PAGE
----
Since MS first appeared in the 1830s there have been thousands of medical literature written about the disease. Over the years, numerous research and questions continue to loom about what it is all about or what makes Multiple Sclerosis tick.
You may have felt like you’ve walked into an inquisition hearing questions such as, what do you have again? Well, is it hereditary or does a person get it from the environment? The facts are that MS is an illness that many don’t understand because of its’ unpredictable nature and that it affects each individual diagnosed differently. Of course, there are quite a bit of similar occurrences and symptoms. For example, numbness, tingling, and fatigue pretty much disturb all of us at some point. Keep in mind that this certainly isn’t a one size fit all type of disease.
It has been reported that over 2 million people have MS. According to The Multiple Sclerosis Foundation,” more than 400,000 people in the United States and about 2.5 million people around the world have MS. About 200 new cases are diagnosed each week in the United States. Rates of MS are higher farther from the equator.”
The National Multiple Sclerosis Society provides a brief detailed explanation below:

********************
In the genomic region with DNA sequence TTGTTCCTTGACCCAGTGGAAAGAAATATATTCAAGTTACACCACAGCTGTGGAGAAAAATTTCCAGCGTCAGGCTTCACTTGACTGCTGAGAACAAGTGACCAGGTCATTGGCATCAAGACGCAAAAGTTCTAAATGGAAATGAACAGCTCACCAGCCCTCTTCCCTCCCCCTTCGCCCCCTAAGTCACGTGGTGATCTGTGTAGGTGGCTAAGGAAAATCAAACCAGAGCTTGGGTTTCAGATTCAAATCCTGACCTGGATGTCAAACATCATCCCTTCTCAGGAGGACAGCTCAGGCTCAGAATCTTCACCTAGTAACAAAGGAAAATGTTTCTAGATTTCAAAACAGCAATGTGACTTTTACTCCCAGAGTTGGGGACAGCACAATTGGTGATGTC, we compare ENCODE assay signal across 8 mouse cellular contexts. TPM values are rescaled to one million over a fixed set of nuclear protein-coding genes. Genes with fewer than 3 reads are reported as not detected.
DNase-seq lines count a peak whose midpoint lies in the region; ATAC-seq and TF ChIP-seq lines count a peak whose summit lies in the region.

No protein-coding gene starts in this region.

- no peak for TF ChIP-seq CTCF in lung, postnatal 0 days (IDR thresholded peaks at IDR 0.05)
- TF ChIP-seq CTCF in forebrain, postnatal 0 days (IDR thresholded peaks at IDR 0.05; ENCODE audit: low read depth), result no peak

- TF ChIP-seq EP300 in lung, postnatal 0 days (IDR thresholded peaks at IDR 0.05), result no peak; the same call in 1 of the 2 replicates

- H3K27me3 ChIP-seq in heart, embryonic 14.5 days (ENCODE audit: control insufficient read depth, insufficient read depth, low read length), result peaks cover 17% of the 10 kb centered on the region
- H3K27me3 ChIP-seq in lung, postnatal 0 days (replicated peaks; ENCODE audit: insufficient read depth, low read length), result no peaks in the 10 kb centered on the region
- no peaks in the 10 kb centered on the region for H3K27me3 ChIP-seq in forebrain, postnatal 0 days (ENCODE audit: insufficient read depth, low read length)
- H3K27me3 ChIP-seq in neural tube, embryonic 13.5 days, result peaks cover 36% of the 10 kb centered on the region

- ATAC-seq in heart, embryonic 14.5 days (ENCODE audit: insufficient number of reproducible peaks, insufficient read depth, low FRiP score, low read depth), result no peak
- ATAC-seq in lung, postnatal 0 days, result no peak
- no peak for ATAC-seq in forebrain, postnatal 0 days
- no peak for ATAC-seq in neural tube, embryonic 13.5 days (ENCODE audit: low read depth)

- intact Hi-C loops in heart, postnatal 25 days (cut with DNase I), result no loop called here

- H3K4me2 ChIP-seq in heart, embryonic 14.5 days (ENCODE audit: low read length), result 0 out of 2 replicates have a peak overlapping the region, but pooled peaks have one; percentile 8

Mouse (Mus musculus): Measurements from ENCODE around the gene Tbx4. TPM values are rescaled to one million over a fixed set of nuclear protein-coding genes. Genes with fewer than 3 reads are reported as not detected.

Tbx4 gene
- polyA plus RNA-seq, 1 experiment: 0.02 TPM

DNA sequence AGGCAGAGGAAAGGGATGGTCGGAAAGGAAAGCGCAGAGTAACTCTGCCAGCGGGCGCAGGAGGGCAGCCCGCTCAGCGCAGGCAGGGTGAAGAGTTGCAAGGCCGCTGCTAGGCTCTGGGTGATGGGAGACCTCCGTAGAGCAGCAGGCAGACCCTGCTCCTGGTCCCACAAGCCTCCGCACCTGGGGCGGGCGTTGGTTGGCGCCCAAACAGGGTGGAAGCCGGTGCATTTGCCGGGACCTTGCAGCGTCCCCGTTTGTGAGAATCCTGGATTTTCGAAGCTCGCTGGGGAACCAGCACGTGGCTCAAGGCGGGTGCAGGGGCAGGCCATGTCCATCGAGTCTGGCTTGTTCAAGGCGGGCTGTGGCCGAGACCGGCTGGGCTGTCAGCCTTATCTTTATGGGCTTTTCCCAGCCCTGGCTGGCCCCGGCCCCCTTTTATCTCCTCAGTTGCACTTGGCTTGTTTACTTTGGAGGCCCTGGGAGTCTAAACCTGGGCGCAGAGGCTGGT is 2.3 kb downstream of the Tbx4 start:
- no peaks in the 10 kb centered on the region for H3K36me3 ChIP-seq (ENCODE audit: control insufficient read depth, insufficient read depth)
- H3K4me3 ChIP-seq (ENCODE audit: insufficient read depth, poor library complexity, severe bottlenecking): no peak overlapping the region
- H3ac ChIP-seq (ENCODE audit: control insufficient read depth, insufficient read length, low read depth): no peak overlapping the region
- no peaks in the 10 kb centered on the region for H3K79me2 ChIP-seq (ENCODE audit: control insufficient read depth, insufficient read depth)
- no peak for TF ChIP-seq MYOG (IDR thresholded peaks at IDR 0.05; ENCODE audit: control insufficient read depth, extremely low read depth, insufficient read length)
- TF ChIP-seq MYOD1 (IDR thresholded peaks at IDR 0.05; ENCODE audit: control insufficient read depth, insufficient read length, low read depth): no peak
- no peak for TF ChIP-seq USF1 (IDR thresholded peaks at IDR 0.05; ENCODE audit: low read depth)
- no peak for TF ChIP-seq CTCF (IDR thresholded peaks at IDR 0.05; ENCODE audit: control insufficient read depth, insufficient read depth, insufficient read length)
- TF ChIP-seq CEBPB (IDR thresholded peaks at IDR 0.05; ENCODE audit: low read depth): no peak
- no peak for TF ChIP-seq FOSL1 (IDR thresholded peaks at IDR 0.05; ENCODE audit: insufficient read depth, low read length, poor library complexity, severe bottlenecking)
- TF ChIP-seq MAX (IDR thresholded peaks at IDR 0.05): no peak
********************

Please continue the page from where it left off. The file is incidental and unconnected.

Multiple sclerosis (MS) involves an immune-mediated process in which an abnormal response of the body’s immune system is directed against the central nervous system (CNS), which is made up of the brain, spinal cord, and optic nerves. The exact antigen — or target that the immune cells are sensitized to attack — remains unknown, which is why MS is considered by many experts to be “immune-mediated” rather than “autoimmune.”
- Within the CNS, the immune system attacks myelin — the fatty substance that surrounds and insulates the nerve fibers — as well as the nerve fibers themselves.
- The damaged myelin forms scar tissue (sclerosis), which gives the disease its name.
- When any part of the myelin sheath or nerve fiber is damaged or destroyed, nerve impulses traveling to and from the brain and spinal cord are distorted or interrupted, producing a wide variety of symptoms.
- The disease is thought to be triggered in a genetically susceptible individual by a combination of one or more environmental factors.
- People with MS typically experience one of four disease courses, which can be mild, moderate or severe.
As you prepare to tune in to our first episode January 19th, you will hear and learn more about this information along with the experiences of two women that have been living with MS for almost two decades.
Please feel free to leave your comments and questions and we will be sure to address them in the podcast. If we do not answer you while on air, send us an email, Tweet, message us on Facebook or Instagram. We are just a few clicks away!
Have a wonderful day!
Dawn and Daana